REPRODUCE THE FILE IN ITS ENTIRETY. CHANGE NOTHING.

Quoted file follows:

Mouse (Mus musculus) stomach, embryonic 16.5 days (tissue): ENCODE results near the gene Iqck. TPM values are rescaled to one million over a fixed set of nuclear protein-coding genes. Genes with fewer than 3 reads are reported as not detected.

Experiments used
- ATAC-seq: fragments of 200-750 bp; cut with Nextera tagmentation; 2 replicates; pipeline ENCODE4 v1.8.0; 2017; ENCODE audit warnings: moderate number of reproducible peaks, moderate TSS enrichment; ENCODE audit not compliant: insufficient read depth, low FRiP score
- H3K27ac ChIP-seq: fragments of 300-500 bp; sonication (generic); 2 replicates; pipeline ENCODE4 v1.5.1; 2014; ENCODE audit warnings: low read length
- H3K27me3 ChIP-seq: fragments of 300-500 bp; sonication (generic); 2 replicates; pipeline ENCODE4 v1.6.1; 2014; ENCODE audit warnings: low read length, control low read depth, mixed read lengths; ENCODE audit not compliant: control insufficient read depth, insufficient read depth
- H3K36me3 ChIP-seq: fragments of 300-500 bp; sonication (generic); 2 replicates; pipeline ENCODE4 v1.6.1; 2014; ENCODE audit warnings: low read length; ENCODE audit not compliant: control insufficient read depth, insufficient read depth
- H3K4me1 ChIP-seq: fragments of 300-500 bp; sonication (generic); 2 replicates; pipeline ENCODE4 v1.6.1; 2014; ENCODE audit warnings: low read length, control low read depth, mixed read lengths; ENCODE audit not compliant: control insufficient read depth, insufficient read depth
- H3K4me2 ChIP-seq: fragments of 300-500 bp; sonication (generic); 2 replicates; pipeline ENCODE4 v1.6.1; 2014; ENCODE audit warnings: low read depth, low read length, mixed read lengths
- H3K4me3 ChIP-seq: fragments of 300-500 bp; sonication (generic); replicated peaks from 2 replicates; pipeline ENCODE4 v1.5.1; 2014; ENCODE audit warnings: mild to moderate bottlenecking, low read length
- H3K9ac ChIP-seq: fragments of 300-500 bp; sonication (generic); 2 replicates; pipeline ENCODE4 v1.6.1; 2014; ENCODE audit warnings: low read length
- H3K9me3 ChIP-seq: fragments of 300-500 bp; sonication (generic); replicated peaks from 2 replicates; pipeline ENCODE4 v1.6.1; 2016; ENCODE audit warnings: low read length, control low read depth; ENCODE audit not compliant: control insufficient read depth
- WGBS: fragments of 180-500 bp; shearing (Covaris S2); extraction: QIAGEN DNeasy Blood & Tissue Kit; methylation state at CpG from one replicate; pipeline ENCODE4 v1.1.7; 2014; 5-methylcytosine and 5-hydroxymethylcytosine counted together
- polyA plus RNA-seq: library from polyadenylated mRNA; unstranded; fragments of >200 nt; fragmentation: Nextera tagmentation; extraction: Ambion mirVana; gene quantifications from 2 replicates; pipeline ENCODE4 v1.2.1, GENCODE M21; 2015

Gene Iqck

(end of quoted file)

Mouse (Mus musculus) stomach, embryonic 16.5 days (tissue): ENCODE results near the gene Iqck. TPM values are rescaled to one million over a fixed set of nuclear protein-coding genes. Genes with fewer than 3 reads are reported as not detected.

Experiments used
- ATAC-seq: fragments of 200-750 bp; cut with Nextera tagmentation; 2 replicates; pipeline ENCODE4 v1.8.0; 2017; ENCODE audit warnings: moderate number of reproducible peaks, moderate TSS enrichment; ENCODE audit not compliant: insufficient read depth, low FRiP score
- H3K27ac ChIP-seq: fragments of 300-500 bp; sonication (generic); 2 replicates; pipeline ENCODE4 v1.5.1; 2014; ENCODE audit warnings: low read length
- H3K27me3 ChIP-seq: fragments of 300-500 bp; sonication (generic); 2 replicates; pipeline ENCODE4 v1.6.1; 2014; ENCODE audit warnings: low read length, control low read depth, mixed read lengths; ENCODE audit not compliant: control insufficient read depth, insufficient read depth
- H3K36me3 ChIP-seq: fragments of 300-500 bp; sonication (generic); 2 replicates; pipeline ENCODE4 v1.6.1; 2014; ENCODE audit warnings: low read length; ENCODE audit not compliant: control insufficient read depth, insufficient read depth
- H3K4me1 ChIP-seq: fragments of 300-500 bp; sonication (generic); 2 replicates; pipeline ENCODE4 v1.6.1; 2014; ENCODE audit warnings: low read length, control low read depth, mixed read lengths; ENCODE audit not compliant: control insufficient read depth, insufficient read depth
- H3K4me2 ChIP-seq: fragments of 300-500 bp; sonication (generic); 2 replicates; pipeline ENCODE4 v1.6.1; 2014; ENCODE audit warnings: low read depth, low read length, mixed read lengths
- H3K4me3 ChIP-seq: fragments of 300-500 bp; sonication (generic); replicated peaks from 2 replicates; pipeline ENCODE4 v1.5.1; 2014; ENCODE audit warnings: mild to moderate bottlenecking, low read length
- H3K9ac ChIP-seq: fragments of 300-500 bp; sonication (generic); 2 replicates; pipeline ENCODE4 v1.6.1; 2014; ENCODE audit warnings: low read length
- H3K9me3 ChIP-seq: fragments of 300-500 bp; sonication (generic); replicated peaks from 2 replicates; pipeline ENCODE4 v1.6.1; 2016; ENCODE audit warnings: low read length, control low read depth; ENCODE audit not compliant: control insufficient read depth
- WGBS: fragments of 180-500 bp; shearing (Covaris S2); extraction: QIAGEN DNeasy Blood & Tissue Kit; methylation state at CpG from one replicate; pipeline ENCODE4 v1.1.7; 2014; 5-methylcytosine and 5-hydroxymethylcytosine counted together
- polyA plus RNA-seq: library from polyadenylated mRNA; unstranded; fragments of >200 nt; fragmentation: Nextera tagmentation; extraction: Ambion mirVana; gene quantifications from 2 replicates; pipeline ENCODE4 v1.2.1, GENCODE M21; 2015

Gene Iqck